Jeremy Alters, Top Dem Fundraiser, Wins Big Class-Action Cases But Fights Lawsuits
Call it an American life lesson: The bigger you win, the more people want in on the action. At least that's how Jeremy Alters says he's been feeling lately. In the past two years, Alters has become Miami's class-action-lawsuit king, raking in more than a billion dollars in settlements from defective Chinese-drywall sellers and from Bank of America for charging too much on overdrafts.
Amid the victories, though, he's been beset by challenges: from a former nanny who says she's owed thousands; from the Florida Bar, which investigated a mismanaged trust fund; and now from an Argentine law firm that says he gypped it out of $100 million. Add in partisan rancor for a guy who's also a top Democratic fundraiser, and playing King of the Hill can get tiring.
"When you negotiate these big settlements, people start coming out of the woodwork trying to get a piece," Alters says of the Argentine lawsuit. "They were not counsel of record in the case. They represented no plaintiffs in any of the bank cases. They did no work in the cases."
A 41-year-old wunderkind with a 1996 University of Miami law degree, Alters has captured headlines for his massive class-action wins. Last May, he nabbed $410 million for millions of people who had paid unfair Bank of America overdrafts. And his midtown Miami firm was among the first to sue Knauf, a German company, for importing defective drywall that has ruined thousands of Florida homes. A judge in December gave the OK for a settlement fund that could top a billion dollars.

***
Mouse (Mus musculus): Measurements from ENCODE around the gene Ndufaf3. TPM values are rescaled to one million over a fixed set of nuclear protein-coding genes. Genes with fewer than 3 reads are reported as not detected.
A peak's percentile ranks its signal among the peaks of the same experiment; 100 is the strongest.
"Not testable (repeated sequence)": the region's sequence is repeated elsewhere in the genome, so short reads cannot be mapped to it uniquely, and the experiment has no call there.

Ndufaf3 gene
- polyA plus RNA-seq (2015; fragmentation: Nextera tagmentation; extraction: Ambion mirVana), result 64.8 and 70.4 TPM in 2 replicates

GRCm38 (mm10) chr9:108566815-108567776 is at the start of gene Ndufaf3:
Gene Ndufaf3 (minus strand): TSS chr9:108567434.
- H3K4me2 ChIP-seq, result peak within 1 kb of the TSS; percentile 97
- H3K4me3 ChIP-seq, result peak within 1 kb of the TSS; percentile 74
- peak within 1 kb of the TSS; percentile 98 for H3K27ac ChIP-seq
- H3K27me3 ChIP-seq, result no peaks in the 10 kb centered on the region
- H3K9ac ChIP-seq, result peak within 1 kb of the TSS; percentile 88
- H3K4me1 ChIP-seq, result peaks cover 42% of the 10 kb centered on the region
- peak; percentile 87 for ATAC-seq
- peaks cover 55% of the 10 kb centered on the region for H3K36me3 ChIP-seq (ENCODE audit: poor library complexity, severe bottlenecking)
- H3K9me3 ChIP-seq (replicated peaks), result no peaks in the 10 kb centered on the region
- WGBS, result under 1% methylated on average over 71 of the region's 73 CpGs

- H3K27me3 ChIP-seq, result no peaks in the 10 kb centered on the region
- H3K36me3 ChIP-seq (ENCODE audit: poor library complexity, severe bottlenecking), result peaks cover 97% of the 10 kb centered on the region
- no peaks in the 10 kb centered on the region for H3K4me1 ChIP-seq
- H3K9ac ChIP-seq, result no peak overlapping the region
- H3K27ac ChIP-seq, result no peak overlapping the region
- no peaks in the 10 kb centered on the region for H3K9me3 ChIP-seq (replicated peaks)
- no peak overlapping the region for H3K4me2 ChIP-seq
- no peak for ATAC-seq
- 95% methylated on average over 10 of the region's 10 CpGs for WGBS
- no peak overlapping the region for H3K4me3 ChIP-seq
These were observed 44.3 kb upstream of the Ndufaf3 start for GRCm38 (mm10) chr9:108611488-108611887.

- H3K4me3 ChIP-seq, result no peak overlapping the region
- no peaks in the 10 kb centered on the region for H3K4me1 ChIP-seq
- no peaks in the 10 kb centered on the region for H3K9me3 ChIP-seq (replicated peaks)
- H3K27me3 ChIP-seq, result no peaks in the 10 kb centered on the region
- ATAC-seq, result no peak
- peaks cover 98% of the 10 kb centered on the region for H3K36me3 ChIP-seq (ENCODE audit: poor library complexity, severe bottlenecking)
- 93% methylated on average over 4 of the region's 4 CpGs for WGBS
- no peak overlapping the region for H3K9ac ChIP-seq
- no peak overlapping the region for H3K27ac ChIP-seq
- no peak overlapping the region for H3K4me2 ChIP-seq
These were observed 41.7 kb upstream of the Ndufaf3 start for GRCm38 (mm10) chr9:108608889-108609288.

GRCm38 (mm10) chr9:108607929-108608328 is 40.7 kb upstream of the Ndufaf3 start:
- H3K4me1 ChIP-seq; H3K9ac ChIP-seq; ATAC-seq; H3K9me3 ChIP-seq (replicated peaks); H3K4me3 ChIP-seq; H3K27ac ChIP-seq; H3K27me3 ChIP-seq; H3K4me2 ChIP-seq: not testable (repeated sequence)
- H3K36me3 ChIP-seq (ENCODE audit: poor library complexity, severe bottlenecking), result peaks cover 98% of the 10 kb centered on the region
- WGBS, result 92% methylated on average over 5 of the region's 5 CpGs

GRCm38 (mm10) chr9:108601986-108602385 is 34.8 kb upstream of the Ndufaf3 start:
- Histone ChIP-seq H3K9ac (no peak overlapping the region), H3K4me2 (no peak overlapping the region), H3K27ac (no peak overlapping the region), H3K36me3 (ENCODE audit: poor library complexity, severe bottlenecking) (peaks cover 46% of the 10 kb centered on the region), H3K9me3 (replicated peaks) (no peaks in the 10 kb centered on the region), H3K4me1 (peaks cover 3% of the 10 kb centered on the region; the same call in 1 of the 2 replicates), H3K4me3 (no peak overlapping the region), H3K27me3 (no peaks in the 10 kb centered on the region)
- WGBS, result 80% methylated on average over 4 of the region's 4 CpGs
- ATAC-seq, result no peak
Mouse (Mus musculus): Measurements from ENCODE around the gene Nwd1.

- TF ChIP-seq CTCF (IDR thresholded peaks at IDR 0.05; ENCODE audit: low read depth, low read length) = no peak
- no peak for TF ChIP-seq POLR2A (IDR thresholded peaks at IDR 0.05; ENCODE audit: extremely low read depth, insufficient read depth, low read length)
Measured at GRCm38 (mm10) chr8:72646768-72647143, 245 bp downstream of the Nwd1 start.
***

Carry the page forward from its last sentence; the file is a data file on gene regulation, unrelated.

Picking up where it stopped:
Alters also served on President Obama's national finance committee in 2008 and has since helped collect hundreds of thousands for Democrats.
The lawyer's charmed ascent hit a bump in 2010, though, when two partners left, each suing for alleged unpaid fees (both later settled). Then, this past December, the Florida Bar temporarily suspended his license amid claims he had transferred thousands out of a trust fund. But the suspension was quickly lifted January 26 when a judge found that one of the former partners had actually misspent the cash.
In the past couple of months, Alters has been hit with two new civil suits. On December 29, Argentine law firm Raponi & Hunter filed a Miami-Dade claim that it had tipped Alters off to the Bank of America overdraft case, funneled clients his way, but never received a promised $100 million payout.
The former nanny, Katelyn Sullivan, meanwhile, said in a suit filed two weeks ago that Alters charged more than $170,000 on her credit cards, withheld $20,000 in pay, and even made her sell her old Volvo because he didn't like how it looked in his driveway.
(Attorneys representing Sullivan and the Raponi firm didn't return messages from Riptide.)
Both are bunk, Alters says. He has filed a motion to dismiss the Argentine case and this week plans to file a similar motion against Sullivan's claims.
"Sullivan was my children's former nanny ... (who) was fired," Alters says. "It became clear over time that (she) was not grounded in reality and lived in a fantasy world. Her lawsuit is nonsense. Her claims are false."
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